Mercury in your workplace

Elemental mercury is a potentially hazardous material that the WCB designates as having “reproductive critical effects.”[1,2]

Each year, two or three mercury spills are reported to the WCB. In one instance, a painter inadvertently spilled the contents of a manometer onto the carpet in a physician’s office. Ultimately the carpet was replaced and mercury contamination and elevated levels of mercury vapor were tracked throughout the building. The physician’s office was closed for several days.

In Sweden and Holland, mercury sphygmomanometers have been banned. Elsewhere, including in Canada, they are still in widespread use primarily because of their ease of calibration and maintenance.

If your office has mercury sphygmomanometers or mercury thermometers, you have a potentially hazardous material in your workplace. The most effective way to reduce the risk of exposing your staff, your patients, and yourself to an accidental mercury spill is to dispose of all mercury devices and switch to aneroid sphygmomanometers and other instruments that do not contain mercury (for information on blood pressure equipment, visit the Canadian Hypertension Society’s web site at If replacing all mercury instruments is not practicable, implement a mercury exposure control plan.

Exposure control plan

To implement a mercury exposure control plan:

• Evaluate the exposure risks.

• Implement necessary controls.

• Ensure Material Safety Data Sheets (MSDS) are readily accessible in your office (you can request MSDS from the manufacturers of your manometer, thermometer, and other mercury instruments. Check with the manufacturer as to whether you can obtain anti-spill plugs for your manometer.).

• Develop written procedures for safe handling, storage, use, spill cleanup, and disposal, and ensure all personnel are educated and trained in these procedures.

• Assign specific responsibilities should a spill occur.

• Monitor the health of anyone exposed to mercury in your office and document the results of your monitoring.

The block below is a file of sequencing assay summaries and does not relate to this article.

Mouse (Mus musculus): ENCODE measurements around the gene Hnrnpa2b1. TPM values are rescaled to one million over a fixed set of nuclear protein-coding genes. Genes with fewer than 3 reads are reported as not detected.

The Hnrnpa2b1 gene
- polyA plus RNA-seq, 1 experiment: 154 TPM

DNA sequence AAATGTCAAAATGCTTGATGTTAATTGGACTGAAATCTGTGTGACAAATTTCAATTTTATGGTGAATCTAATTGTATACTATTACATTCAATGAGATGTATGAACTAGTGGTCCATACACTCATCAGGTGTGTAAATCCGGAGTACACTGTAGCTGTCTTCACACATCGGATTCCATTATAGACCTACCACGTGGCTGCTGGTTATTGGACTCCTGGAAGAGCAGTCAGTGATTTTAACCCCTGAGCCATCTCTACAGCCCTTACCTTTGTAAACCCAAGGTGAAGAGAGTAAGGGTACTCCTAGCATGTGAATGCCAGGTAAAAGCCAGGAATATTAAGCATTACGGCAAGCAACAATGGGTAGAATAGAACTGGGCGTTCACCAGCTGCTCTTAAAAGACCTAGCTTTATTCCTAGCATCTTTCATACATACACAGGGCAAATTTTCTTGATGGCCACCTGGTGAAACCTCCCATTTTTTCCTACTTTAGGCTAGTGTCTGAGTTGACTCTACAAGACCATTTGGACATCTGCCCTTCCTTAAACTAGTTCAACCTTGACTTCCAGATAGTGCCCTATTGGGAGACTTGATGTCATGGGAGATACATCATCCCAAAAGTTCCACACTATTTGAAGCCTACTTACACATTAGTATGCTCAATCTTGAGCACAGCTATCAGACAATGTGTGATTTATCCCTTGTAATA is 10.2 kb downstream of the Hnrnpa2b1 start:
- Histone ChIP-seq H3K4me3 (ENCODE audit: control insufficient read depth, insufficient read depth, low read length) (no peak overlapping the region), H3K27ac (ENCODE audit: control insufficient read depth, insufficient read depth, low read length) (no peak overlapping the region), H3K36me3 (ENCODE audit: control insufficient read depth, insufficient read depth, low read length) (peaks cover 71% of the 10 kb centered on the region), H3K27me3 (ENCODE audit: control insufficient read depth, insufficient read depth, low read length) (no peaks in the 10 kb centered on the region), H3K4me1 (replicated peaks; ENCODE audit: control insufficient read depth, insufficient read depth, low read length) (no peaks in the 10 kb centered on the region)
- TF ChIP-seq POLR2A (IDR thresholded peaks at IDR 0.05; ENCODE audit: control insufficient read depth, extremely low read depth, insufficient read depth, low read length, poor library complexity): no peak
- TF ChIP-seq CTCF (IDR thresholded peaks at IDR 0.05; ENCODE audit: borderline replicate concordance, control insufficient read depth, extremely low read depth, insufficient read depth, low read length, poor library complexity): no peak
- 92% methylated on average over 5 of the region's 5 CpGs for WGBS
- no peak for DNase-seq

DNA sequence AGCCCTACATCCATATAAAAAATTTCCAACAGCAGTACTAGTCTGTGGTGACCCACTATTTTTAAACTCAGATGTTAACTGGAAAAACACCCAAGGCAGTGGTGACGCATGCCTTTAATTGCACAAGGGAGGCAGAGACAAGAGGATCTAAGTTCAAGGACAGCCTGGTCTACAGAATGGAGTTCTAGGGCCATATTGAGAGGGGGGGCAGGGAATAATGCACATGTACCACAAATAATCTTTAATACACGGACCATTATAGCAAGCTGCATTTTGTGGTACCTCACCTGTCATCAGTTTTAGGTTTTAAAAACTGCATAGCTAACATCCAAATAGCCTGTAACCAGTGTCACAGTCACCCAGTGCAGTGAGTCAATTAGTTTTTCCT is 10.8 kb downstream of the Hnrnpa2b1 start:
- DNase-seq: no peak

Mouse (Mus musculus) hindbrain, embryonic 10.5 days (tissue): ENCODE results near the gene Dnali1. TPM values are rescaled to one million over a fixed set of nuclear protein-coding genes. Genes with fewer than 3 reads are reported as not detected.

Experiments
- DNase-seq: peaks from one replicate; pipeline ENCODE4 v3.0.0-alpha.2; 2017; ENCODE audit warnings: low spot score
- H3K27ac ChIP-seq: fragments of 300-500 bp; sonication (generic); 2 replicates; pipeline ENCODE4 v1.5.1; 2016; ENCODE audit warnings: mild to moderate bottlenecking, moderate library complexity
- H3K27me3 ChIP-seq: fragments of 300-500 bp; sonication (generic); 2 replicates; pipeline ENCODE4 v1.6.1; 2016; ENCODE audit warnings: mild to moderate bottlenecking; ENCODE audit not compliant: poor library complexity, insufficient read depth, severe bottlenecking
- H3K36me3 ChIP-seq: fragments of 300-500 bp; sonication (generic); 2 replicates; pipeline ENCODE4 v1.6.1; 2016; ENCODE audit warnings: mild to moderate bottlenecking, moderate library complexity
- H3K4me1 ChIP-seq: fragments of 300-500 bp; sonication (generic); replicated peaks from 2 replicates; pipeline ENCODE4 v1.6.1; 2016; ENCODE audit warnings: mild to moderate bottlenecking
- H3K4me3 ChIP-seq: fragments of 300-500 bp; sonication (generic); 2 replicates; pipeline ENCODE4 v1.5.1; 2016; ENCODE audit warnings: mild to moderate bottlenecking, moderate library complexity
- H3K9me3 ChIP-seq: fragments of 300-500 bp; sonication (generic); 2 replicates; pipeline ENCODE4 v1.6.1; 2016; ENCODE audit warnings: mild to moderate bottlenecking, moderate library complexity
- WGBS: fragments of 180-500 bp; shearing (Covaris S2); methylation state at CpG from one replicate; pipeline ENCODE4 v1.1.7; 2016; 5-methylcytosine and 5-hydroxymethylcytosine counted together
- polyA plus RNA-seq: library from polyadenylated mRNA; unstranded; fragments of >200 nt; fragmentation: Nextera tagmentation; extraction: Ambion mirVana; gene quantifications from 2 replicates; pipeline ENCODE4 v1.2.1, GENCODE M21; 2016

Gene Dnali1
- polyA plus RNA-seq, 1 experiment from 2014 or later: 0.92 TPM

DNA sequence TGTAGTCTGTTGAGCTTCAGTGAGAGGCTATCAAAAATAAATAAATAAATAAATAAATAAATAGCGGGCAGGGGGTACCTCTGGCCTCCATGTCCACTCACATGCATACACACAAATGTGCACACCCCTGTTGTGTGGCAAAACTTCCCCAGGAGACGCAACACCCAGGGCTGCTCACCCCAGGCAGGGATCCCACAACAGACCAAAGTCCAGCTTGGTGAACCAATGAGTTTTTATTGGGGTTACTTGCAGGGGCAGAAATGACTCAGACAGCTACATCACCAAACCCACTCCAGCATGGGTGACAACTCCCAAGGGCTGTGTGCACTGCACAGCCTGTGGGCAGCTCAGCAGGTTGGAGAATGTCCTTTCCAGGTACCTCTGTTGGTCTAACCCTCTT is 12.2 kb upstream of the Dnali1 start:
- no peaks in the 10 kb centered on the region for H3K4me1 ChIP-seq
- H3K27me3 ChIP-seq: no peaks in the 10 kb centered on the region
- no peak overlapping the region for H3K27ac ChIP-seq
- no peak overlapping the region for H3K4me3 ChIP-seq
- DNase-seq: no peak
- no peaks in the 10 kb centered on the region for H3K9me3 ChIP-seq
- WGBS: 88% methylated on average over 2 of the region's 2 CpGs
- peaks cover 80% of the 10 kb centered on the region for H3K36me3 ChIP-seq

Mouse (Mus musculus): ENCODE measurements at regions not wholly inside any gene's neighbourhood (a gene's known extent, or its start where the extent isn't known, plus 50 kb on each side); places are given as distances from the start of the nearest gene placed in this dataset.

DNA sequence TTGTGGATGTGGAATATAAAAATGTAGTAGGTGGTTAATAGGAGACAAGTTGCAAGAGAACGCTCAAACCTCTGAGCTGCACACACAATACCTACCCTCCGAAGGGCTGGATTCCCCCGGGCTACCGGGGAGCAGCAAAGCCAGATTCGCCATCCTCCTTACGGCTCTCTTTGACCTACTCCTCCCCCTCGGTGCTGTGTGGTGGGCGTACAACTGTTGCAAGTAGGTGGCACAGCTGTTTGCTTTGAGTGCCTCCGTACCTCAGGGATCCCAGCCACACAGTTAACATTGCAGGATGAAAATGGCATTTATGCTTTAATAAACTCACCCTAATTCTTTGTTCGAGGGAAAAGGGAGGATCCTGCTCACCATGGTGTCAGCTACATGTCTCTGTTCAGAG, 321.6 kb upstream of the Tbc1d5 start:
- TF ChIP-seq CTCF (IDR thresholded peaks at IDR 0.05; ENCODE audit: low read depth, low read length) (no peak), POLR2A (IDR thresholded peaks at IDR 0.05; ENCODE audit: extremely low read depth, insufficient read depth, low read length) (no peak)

For assistance in developing safe procedures for mercury spill cleanup and monitoring, contact the WCB Prevention Department during business hours at 604 276-3100 or toll free 1 888 621-7233.

Disposing of mercury

To safely dispose of instruments containing mercury, contact your local municipal waste disposal department or the BC Ministry of Water, Land and Air Protection, Product Stewardship department.

If a spill occurs

All major releases of a hazardous substance such as mercury must be reported to the WCB. If you do not have safe handling procedures in place, a spill as small as one resulting from a broken thermometer is considered a major release and warrants a phone call to verify proper cleanup. In most cases there will be minimal health risk and minimal office disruption from a small spill.

If a mercury spill occurs, call the WCB emergency spill phone number at 1 888 621-7233 during normal business hours or after hours call 1 866 922-4357. Please post these numbers on or near any mercury sphygmomanometers in your office.

—Donald Krawciw, MD, Dip Sport Med, Medical Advisor
WCB Victoria
—Raymond J.P. Merriman, MSc, CIHSenior Regional Officer, Prevention
WCB Victoria

Don Krawciw, MD, Raymond J.P. Merriman, MSc, CIH. Mercury in your workplace. BCMJ, Vol. 47, No. 6, July, August, 2005, Page(s) 285 - WorkSafeBC.

Above is the information needed to cite this article in your paper or presentation. The International Committee of Medical Journal Editors (ICMJE) recommends the following citation style, which is the now nearly universally accepted citation style for scientific papers:
Halpern SD, Ubel PA, Caplan AL, Marion DW, Palmer AM, Schiding JK, et al. Solid-organ transplantation in HIV-infected patients. N Engl J Med. 2002;347:284-7.

About the ICMJE and citation styles

The ICMJE is small group of editors of general medical journals who first met informally in Vancouver, British Columbia, in 1978 to establish guidelines for the format of manuscripts submitted to their journals. The group became known as the Vancouver Group. Its requirements for manuscripts, including formats for bibliographic references developed by the U.S. National Library of Medicine (NLM), were first published in 1979. The Vancouver Group expanded and evolved into the International Committee of Medical Journal Editors (ICMJE), which meets annually. The ICMJE created the Recommendations for the Conduct, Reporting, Editing, and Publication of Scholarly Work in Medical Journals to help authors and editors create and distribute accurate, clear, easily accessible reports of biomedical studies.

An alternate version of ICMJE style is to additionally list the month an issue number, but since most journals use continuous pagination, the shorter form provides sufficient information to locate the reference. The NLM now lists all authors.

BCMJ standard citation style is a slight modification of the ICMJE/NLM style, as follows:

  • Only the first three authors are listed, followed by "et al."
  • There is no period after the journal name.
  • Page numbers are not abbreviated.

For more information on the ICMJE Recommendations for the Conduct, Reporting, Editing, and Publication of Scholarly Work in Medical Journals, visit

BCMJ Guidelines for Authors

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